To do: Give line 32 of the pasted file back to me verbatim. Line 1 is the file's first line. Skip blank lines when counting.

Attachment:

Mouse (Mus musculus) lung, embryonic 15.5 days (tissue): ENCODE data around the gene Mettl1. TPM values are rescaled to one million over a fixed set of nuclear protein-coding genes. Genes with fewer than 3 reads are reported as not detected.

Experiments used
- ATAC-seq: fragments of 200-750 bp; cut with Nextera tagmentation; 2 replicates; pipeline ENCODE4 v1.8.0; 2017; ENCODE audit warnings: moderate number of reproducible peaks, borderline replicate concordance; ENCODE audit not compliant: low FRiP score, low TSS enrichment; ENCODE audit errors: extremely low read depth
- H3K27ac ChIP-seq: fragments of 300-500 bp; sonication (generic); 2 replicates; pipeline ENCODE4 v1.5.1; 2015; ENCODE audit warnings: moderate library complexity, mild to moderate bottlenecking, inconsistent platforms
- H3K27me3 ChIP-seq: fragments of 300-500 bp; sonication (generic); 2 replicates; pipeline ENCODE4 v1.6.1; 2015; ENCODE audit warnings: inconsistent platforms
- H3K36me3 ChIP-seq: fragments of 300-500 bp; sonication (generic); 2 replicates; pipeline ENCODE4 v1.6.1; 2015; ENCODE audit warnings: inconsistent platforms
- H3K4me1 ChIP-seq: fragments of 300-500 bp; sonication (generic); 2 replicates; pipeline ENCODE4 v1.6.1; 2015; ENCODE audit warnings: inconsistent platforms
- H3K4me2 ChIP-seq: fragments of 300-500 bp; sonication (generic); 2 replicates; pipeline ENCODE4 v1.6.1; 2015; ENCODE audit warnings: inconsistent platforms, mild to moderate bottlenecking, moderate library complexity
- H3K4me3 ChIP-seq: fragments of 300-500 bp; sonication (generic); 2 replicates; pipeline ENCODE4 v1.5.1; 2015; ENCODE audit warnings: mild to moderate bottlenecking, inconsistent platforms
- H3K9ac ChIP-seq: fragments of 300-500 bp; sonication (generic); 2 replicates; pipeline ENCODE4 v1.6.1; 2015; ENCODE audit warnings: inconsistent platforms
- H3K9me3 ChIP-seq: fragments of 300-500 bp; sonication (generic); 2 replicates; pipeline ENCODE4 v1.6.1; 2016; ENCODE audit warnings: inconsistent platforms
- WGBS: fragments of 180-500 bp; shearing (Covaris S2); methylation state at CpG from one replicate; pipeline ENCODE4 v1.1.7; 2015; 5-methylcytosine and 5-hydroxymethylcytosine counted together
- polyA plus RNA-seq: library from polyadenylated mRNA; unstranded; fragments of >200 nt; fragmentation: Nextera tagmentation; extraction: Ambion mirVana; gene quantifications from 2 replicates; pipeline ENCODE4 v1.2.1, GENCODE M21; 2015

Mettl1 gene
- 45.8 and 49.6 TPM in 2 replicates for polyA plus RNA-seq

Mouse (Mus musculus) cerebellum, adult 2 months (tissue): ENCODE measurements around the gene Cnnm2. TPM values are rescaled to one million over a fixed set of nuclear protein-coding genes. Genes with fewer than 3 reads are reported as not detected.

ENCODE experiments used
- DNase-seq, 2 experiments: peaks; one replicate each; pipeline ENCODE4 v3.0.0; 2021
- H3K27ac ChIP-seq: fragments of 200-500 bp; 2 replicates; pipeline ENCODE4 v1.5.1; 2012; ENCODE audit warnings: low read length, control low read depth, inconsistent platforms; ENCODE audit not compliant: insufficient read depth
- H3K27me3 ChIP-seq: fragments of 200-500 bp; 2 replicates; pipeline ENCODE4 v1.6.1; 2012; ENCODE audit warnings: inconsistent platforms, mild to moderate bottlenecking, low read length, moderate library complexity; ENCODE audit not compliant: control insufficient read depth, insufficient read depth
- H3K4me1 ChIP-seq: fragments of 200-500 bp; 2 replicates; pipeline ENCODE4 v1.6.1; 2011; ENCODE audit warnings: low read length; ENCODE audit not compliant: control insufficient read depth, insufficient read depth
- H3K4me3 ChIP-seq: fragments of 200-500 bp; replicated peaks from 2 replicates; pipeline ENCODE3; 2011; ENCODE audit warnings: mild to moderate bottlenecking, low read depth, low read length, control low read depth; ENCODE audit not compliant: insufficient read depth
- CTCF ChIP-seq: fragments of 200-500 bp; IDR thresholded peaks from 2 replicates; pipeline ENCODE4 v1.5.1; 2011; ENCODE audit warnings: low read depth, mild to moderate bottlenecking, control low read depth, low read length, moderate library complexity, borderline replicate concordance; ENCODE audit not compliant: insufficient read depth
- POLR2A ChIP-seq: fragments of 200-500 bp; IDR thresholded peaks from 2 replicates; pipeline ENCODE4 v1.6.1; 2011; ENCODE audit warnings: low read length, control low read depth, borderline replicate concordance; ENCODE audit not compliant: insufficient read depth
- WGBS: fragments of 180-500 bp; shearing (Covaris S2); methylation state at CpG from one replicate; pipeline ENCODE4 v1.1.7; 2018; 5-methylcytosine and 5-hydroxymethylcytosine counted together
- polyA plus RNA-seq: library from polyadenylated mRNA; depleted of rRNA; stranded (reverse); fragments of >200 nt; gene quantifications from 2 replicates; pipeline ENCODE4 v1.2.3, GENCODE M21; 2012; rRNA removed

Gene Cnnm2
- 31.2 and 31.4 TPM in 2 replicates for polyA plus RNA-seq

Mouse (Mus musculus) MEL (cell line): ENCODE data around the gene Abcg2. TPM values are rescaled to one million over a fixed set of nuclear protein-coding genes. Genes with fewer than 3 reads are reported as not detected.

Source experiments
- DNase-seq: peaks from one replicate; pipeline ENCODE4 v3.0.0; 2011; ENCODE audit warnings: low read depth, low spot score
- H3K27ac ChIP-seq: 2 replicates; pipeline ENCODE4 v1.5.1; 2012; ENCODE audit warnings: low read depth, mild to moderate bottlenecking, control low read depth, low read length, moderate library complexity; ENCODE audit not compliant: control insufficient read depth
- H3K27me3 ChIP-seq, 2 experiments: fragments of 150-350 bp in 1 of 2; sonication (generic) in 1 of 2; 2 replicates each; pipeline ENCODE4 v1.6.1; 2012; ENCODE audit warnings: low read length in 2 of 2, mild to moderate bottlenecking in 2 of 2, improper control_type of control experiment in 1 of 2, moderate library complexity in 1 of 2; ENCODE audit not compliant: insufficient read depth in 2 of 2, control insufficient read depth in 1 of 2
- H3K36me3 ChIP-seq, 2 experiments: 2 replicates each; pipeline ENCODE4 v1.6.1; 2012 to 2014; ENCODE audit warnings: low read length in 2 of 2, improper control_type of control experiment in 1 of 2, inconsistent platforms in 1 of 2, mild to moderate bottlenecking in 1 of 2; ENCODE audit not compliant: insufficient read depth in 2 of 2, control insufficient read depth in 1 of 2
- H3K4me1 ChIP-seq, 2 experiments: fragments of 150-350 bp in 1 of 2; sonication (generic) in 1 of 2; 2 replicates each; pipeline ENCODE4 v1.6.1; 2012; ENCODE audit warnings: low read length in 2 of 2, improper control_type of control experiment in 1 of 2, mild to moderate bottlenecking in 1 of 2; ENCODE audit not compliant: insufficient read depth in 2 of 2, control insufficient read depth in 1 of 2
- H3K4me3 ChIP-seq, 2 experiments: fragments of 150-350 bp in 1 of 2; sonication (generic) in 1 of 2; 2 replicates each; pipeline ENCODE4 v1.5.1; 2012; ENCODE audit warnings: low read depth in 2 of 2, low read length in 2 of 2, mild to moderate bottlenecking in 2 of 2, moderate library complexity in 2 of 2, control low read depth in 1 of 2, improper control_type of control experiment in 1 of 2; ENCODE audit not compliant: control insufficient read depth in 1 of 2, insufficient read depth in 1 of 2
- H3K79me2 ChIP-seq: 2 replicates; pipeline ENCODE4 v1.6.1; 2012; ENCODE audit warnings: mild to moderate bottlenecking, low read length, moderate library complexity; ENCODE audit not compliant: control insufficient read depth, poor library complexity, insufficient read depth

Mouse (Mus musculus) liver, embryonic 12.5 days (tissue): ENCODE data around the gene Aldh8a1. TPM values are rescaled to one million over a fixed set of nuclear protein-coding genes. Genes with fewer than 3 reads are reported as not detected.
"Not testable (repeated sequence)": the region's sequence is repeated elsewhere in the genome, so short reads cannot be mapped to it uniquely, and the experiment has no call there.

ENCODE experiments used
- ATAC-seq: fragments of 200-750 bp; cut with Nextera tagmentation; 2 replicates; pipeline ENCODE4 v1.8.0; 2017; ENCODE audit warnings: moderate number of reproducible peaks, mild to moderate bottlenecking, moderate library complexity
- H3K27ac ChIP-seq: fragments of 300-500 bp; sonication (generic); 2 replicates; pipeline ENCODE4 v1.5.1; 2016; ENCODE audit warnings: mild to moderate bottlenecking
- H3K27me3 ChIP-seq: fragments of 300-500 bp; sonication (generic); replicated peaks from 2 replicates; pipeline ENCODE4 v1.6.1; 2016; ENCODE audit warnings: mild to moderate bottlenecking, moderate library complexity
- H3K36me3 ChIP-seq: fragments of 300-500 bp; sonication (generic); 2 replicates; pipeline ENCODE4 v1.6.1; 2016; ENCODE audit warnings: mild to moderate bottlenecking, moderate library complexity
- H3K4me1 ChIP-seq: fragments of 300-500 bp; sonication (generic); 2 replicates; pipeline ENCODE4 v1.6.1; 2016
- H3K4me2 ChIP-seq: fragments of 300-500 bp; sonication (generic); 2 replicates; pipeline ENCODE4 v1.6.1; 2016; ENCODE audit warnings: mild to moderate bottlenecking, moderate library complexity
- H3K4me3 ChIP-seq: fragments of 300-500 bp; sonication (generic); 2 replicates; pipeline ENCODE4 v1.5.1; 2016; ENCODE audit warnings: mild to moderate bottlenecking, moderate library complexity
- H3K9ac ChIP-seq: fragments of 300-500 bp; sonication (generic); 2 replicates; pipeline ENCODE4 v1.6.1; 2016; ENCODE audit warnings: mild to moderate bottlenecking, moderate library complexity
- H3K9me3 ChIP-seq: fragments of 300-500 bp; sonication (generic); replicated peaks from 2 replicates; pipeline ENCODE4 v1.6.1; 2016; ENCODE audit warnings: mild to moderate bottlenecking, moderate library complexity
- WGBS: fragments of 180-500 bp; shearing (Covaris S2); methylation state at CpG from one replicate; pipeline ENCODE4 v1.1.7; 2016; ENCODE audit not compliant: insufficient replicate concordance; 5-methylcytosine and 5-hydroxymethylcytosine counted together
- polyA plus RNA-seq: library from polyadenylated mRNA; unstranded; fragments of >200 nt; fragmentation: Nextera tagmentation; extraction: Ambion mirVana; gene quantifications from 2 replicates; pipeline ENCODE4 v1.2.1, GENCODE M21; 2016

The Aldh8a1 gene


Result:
- H3K27ac ChIP-seq: 2 replicates; pipeline ENCODE4 v1.5.1; 2012; ENCODE audit warnings: low read depth, mild to moderate bottlenecking, control low read depth, low read length, moderate library complexity; ENCODE audit not compliant: control insufficient read depth